Glasz Cafe is a treat for eyes and palate

January 27, 1995|By Elizabeth Large | Elizabeth Large,Sun Restaurant Critic

The Glasz Cafe is almost a parody of the high-style, ultra-chic, completely PC, overpriced espresso bar -- except that the place is so beautiful and the food is so good. Notice I mention its looks first: This is a business where image is everything.

At the Glasz Cafe (pronounce the "z" as a separate syllable), the chocolate mousse is decorated with sprinkles made of real gold. The coffee is imported from Seattle, espresso bar capital of the world. If you want to buy a Glasz Cafe coffee mug, it will cost you $24. (OK, I agree that it's a work of art.)

The drinks case doesn't contain any soda, but there are four trendy brands of spring water along with the all-natural fruit drinks. Proceeds from the stylish chocolate bars benefit the rain forests.

Sandwiches like turkey and chicken salad are labeled "Standard Fare" on the menu. You can almost hear the sneer. The "House Specialties" sandwiches are made with goat cheese, artichoke hearts, pesto, roasted peppers, balsamic vinaigrette and the like.

The Glasz Cafe is primarily a gourmet carryout, but tables and chairs will be coming soon. Meanwhile if you want to eat in, you sit at the tiled counters that run along one wall and window.

The cafe's highly designed, contemporary decor is done in warm earth tones -- lots of terra cotta and metallics -- with a handsome tile floor, whimsical murals of New Age shapes and jazzy light fixtures. No wonder it looks so good: The owner is Sonny #F Glassner, who also owns the interior design firm Louis Mazor Inc. next door.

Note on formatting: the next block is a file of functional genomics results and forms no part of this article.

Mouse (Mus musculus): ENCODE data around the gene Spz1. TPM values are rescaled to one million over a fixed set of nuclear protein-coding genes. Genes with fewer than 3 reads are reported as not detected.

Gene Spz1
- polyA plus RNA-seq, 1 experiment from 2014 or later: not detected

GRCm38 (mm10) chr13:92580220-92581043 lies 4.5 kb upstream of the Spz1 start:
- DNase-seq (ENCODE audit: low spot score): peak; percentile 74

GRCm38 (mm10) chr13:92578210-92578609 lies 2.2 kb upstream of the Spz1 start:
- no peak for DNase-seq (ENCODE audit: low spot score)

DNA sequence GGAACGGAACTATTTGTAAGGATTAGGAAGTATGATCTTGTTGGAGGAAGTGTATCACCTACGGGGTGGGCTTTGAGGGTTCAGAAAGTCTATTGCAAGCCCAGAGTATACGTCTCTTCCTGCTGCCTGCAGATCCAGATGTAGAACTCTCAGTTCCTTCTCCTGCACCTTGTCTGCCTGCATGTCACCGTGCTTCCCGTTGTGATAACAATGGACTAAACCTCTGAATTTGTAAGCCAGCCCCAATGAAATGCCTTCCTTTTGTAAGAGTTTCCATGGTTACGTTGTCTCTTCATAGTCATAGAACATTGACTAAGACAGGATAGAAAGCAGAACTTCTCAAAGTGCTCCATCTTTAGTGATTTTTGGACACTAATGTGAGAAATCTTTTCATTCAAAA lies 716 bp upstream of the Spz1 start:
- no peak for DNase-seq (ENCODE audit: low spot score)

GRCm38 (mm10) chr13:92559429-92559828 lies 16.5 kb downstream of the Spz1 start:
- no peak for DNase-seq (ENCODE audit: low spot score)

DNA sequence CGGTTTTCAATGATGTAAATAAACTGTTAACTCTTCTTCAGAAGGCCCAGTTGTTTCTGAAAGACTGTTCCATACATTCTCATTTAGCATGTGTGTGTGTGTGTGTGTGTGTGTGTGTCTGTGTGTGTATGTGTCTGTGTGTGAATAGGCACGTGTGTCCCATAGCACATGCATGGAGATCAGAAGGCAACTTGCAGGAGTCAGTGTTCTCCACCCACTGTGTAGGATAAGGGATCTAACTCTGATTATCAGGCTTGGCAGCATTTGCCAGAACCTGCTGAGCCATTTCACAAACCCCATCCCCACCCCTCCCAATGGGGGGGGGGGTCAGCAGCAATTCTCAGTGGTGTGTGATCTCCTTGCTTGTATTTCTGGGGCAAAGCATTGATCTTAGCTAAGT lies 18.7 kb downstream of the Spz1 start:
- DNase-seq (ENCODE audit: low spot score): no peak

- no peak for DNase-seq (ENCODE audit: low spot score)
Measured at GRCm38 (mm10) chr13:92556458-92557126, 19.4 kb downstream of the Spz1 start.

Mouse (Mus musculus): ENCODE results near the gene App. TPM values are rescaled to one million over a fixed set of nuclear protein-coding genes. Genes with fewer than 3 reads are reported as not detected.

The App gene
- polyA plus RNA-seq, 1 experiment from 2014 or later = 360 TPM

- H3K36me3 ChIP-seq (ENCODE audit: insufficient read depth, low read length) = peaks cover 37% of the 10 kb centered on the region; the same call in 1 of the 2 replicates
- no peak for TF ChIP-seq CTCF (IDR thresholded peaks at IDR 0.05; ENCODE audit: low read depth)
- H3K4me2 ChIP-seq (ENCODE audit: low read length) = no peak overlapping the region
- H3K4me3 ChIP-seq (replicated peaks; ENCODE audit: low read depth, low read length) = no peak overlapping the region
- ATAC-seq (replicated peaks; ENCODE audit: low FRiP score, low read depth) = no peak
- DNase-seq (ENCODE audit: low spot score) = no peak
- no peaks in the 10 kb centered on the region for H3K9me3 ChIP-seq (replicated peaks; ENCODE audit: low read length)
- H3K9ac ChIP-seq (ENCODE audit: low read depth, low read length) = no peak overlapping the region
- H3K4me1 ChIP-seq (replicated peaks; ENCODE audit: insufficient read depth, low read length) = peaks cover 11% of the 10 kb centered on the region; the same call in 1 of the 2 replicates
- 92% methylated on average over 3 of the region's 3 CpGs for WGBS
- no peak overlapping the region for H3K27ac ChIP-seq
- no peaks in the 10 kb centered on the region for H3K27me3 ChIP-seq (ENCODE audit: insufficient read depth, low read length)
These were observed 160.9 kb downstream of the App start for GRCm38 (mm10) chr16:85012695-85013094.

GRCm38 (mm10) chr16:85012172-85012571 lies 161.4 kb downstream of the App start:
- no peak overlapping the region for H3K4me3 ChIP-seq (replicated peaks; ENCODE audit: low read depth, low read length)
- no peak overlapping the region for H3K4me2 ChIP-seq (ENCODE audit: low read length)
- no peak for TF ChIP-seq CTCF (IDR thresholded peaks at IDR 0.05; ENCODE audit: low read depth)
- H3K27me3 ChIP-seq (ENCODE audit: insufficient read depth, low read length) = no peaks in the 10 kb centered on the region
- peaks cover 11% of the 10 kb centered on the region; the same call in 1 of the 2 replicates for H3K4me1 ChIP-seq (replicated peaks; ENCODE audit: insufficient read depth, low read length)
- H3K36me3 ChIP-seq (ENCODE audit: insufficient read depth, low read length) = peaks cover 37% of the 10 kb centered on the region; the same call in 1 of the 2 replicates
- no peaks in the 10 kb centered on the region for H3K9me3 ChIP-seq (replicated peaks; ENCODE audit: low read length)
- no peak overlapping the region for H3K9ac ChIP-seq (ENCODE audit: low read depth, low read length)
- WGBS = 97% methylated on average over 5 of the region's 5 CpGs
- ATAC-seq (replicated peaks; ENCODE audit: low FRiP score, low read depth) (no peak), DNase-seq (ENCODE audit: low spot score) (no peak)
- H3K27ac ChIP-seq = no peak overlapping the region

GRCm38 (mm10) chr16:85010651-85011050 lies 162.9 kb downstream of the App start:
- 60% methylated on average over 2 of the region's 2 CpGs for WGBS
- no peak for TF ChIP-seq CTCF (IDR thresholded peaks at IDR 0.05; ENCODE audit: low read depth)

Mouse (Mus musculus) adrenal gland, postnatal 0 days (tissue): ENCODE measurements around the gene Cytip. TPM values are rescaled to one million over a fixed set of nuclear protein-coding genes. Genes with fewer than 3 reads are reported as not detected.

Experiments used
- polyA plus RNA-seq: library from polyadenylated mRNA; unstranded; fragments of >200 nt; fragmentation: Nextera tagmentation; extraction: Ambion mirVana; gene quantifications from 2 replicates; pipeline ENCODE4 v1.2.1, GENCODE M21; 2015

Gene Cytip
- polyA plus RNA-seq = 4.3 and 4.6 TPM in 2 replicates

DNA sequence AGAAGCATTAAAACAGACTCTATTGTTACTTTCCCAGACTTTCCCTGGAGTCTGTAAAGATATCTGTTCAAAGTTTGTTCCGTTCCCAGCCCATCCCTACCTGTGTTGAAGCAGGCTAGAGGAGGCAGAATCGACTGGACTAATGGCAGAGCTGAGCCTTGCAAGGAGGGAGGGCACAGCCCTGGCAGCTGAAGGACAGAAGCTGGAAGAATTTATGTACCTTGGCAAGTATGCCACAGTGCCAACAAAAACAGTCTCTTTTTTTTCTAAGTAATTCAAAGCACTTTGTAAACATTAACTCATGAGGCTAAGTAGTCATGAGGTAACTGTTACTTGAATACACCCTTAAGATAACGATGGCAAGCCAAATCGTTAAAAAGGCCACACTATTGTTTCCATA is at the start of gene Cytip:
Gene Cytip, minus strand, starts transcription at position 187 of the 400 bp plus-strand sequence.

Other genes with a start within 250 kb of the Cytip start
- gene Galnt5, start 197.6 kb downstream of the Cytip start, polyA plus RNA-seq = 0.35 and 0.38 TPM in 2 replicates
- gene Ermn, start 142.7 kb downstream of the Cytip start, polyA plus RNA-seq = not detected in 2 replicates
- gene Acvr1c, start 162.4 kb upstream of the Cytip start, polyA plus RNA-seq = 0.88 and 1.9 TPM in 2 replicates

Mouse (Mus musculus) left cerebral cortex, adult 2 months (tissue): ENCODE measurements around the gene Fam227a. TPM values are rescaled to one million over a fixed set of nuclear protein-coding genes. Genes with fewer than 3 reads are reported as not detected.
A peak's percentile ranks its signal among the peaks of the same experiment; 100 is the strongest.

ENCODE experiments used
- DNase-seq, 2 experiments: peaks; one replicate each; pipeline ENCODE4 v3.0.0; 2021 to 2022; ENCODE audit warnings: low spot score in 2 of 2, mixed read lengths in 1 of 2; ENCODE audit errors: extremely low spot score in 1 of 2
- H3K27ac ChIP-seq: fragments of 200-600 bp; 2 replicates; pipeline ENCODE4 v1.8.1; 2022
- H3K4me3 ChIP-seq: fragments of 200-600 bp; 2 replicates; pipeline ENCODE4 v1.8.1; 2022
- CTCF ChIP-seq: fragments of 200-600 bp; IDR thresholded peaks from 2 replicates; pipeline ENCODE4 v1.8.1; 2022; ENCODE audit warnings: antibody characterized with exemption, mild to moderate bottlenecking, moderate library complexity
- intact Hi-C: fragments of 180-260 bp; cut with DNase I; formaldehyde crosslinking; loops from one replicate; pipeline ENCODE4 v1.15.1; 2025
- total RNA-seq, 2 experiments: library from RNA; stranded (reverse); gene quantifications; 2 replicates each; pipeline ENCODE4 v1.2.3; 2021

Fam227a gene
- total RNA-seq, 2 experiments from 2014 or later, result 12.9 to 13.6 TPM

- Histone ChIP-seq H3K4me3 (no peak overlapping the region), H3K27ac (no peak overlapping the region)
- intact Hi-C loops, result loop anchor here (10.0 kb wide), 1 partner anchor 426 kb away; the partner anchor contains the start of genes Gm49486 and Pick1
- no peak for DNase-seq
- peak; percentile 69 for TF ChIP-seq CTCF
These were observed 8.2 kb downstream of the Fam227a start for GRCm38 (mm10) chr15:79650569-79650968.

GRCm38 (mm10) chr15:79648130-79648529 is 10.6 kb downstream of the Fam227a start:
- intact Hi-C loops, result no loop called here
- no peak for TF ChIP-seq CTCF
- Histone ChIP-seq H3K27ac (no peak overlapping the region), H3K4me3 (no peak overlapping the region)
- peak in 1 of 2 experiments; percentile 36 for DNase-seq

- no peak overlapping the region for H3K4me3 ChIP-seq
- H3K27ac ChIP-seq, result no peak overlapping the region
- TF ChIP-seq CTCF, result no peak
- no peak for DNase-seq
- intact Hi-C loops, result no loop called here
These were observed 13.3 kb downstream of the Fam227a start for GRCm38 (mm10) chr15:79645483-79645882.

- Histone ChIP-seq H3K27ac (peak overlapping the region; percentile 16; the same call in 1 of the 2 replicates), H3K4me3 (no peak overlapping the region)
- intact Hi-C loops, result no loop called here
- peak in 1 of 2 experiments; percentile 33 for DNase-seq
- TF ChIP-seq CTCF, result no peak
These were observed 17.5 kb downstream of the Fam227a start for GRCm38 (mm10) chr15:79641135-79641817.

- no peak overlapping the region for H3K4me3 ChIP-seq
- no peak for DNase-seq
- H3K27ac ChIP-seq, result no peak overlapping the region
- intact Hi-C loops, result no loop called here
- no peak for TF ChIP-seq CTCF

The baked goods come from Gourmet Bakeries, Sweet Indulgences and Happy Endings; the prepared foods are the work of Nona Neilsen-Parker of Culinary Capers Catering. I'm not a big fan of the gourmet-to-go concept; too often the food is overpriced and not very good. But just about everything we tried was delicious -- quesadillas made with chopped shrimp, black olives, Monterey jack and sour cream; Jamaican lentils with sweet potatoes and mango chutney; an appealing pasta and chicken in a light coating of barbecue sauce; garlic-scented mashed potatoes and rutabagas; superb gourmet pizzas (but microwaving makes for a mushy crust) and snow peas mixed with baby green beans.

What I'm looking forward to trying next time: the risotto cakes studded with peas; spanakopita; stuffed grape leaves; and the mixed root vegetables, including beets, sweet potatoes and carrots.

Unfortunately the system isn't set up to be speedy, and the staff isn't geared toward serving eat-in customers. The wait was interminable as each item was measured out and microwaved separately. What should be gourmet fast food isn't; luckily the setting is so handsome you almost don't mind waiting.

Glasz Cafe

Where: 6080 Falls Road

Hours: Monday to Friday 7 a.m.-6 p.m., Saturday 8:30 a.m.-5:30 p.m.

Credit cards accepted: Not yet

Features: Sandwiches, gourmet prepared foods

Non-smoking section? No smoking allowed

Call: (410) 377-9060

Prices: $3-$10


Baltimore Sun Articles
Please note the green-lined linked article text has been applied commercially without any involvement from our newsroom editors, reporters or any other editorial staff.